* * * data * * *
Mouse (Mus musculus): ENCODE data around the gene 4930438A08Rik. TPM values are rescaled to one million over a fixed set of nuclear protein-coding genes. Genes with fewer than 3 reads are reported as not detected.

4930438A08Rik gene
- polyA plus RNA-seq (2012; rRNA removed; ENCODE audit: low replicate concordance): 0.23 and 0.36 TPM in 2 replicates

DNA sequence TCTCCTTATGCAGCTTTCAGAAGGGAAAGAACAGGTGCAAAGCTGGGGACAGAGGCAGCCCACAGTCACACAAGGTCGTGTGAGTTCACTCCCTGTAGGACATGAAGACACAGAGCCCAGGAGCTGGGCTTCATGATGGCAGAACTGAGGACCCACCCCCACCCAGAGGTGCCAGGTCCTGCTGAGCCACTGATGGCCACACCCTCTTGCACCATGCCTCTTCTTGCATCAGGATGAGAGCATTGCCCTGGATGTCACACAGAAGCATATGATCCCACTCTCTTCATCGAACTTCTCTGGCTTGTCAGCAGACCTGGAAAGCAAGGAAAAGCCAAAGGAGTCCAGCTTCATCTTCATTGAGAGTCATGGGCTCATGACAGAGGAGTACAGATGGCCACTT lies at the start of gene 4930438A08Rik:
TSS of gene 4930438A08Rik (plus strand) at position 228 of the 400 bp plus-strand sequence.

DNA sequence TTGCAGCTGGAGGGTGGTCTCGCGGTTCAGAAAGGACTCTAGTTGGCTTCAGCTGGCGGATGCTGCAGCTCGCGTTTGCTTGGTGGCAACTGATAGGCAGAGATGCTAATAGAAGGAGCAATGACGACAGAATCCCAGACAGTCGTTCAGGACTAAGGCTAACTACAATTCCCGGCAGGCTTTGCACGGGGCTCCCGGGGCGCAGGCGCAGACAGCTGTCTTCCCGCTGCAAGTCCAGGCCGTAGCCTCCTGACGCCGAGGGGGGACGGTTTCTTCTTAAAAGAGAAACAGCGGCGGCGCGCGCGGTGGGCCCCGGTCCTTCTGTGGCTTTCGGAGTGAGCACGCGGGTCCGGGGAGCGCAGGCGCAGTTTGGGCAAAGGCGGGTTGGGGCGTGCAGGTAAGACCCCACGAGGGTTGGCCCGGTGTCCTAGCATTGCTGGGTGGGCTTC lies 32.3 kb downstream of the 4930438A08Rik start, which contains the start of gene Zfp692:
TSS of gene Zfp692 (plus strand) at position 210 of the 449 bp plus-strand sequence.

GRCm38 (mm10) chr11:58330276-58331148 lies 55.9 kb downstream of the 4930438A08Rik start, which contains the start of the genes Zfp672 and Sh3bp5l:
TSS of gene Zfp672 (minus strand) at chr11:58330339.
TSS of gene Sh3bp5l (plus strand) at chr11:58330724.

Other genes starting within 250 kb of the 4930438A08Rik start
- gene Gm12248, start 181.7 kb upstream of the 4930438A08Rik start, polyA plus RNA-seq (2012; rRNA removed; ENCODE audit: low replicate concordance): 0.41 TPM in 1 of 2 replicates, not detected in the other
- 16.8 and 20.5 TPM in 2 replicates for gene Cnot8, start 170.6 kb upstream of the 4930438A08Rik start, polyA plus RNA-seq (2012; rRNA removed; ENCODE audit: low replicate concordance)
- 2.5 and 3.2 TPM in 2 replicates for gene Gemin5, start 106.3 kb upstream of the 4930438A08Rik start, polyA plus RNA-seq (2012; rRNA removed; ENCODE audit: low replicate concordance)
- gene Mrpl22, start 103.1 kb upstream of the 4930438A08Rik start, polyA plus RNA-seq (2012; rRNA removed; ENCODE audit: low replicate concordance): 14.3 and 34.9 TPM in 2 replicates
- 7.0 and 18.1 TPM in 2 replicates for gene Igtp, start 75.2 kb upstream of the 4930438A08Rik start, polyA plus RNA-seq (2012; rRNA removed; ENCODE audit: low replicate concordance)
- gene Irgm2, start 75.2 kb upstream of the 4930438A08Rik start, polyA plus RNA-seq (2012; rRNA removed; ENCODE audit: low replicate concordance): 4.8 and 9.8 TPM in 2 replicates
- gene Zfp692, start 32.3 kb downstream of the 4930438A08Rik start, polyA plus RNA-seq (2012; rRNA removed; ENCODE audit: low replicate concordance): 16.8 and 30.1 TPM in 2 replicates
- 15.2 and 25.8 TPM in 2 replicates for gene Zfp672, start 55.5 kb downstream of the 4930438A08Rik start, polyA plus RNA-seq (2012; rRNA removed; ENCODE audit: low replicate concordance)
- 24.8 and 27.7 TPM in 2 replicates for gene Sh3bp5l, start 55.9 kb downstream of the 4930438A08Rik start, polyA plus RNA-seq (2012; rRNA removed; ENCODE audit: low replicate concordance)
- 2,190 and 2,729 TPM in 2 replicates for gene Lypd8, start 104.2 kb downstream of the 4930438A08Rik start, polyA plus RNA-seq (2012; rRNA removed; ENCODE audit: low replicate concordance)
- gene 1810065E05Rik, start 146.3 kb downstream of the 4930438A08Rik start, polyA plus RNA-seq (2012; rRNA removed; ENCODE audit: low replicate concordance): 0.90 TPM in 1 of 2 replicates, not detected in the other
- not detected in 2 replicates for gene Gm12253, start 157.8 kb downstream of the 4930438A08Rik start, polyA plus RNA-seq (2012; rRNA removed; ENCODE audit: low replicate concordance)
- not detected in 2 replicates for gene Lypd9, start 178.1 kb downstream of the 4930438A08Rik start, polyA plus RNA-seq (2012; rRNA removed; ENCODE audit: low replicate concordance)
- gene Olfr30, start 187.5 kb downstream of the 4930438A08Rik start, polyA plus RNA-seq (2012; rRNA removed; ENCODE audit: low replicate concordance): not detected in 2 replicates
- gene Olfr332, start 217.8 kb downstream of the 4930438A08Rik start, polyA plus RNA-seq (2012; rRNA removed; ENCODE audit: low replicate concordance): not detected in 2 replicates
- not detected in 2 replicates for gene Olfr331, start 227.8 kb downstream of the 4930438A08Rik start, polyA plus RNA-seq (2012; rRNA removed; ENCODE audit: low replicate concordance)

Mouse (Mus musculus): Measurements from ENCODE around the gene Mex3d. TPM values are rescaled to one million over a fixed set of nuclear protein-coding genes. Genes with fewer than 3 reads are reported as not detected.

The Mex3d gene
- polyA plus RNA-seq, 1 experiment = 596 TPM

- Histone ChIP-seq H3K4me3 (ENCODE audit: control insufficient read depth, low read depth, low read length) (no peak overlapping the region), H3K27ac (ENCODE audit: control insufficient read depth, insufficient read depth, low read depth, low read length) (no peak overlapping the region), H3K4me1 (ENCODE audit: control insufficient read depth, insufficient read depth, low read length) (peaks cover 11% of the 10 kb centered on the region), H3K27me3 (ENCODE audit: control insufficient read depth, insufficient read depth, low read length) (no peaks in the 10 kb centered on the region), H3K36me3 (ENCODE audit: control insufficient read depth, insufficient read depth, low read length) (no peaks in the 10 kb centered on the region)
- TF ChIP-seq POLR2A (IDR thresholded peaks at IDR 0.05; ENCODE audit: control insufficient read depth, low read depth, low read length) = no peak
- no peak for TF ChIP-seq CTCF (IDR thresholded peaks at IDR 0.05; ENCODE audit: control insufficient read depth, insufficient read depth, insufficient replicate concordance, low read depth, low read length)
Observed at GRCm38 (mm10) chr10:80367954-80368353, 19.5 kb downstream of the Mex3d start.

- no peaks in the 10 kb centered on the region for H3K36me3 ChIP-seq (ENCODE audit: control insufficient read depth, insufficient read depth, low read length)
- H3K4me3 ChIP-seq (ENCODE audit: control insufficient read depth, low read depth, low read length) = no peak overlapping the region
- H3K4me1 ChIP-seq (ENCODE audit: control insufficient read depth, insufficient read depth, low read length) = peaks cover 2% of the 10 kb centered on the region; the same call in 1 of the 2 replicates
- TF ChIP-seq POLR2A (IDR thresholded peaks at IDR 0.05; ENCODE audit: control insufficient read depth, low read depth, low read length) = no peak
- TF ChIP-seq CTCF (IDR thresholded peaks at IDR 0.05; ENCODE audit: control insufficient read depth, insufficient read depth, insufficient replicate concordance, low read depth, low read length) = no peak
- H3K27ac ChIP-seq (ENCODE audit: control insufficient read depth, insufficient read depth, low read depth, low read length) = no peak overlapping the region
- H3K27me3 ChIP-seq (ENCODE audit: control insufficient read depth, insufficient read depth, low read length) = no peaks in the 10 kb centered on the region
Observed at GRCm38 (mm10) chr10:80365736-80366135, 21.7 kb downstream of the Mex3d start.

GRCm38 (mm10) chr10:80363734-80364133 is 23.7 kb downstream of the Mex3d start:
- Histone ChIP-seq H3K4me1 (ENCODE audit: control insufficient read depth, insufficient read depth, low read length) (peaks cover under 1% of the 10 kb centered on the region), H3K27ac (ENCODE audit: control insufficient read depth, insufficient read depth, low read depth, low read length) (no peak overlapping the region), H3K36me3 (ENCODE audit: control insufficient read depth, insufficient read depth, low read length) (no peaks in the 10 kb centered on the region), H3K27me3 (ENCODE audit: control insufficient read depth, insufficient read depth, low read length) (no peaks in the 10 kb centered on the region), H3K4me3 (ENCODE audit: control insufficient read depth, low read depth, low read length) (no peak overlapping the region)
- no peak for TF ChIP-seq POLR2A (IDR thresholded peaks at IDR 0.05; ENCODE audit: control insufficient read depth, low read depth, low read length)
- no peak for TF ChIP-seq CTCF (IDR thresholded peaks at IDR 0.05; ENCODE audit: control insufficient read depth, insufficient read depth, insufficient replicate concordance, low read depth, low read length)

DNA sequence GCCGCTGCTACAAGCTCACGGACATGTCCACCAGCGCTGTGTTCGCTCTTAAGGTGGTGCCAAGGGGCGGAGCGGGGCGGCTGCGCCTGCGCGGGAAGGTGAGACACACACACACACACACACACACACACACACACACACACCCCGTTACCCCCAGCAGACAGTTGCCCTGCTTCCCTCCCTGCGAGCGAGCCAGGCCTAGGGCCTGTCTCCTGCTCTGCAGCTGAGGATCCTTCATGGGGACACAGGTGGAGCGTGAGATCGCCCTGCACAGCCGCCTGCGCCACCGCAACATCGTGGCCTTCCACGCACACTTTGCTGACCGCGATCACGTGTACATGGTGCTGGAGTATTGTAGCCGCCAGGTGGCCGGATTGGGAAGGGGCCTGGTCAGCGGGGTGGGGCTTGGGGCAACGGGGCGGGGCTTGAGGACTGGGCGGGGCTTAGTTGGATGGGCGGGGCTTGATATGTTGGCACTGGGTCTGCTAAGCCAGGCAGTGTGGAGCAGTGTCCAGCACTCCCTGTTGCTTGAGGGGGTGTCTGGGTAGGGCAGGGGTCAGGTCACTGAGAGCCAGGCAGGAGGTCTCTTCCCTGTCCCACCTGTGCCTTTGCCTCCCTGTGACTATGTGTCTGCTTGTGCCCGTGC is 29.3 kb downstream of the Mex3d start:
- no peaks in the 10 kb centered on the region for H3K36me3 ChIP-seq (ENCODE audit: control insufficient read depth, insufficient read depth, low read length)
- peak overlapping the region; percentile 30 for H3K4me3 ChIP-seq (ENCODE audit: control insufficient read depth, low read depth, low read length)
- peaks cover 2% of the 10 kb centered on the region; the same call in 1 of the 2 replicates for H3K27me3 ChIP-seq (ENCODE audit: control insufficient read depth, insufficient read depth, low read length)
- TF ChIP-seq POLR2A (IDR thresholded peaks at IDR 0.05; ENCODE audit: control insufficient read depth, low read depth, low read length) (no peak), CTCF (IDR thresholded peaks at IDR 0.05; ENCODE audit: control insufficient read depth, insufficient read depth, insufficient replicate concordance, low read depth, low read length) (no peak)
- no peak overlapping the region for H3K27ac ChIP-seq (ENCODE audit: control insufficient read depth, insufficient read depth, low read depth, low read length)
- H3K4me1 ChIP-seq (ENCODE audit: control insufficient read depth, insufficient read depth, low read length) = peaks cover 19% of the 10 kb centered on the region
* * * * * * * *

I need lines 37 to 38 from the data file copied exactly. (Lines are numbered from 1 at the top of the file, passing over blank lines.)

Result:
- H3K4me1 ChIP-seq (ENCODE audit: control insufficient read depth, insufficient read depth, low read length) = peaks cover 2% of the 10 kb centered on the region; the same call in 1 of the 2 replicates
- TF ChIP-seq POLR2A (IDR thresholded peaks at IDR 0.05; ENCODE audit: control insufficient read depth, low read depth, low read length) = no peak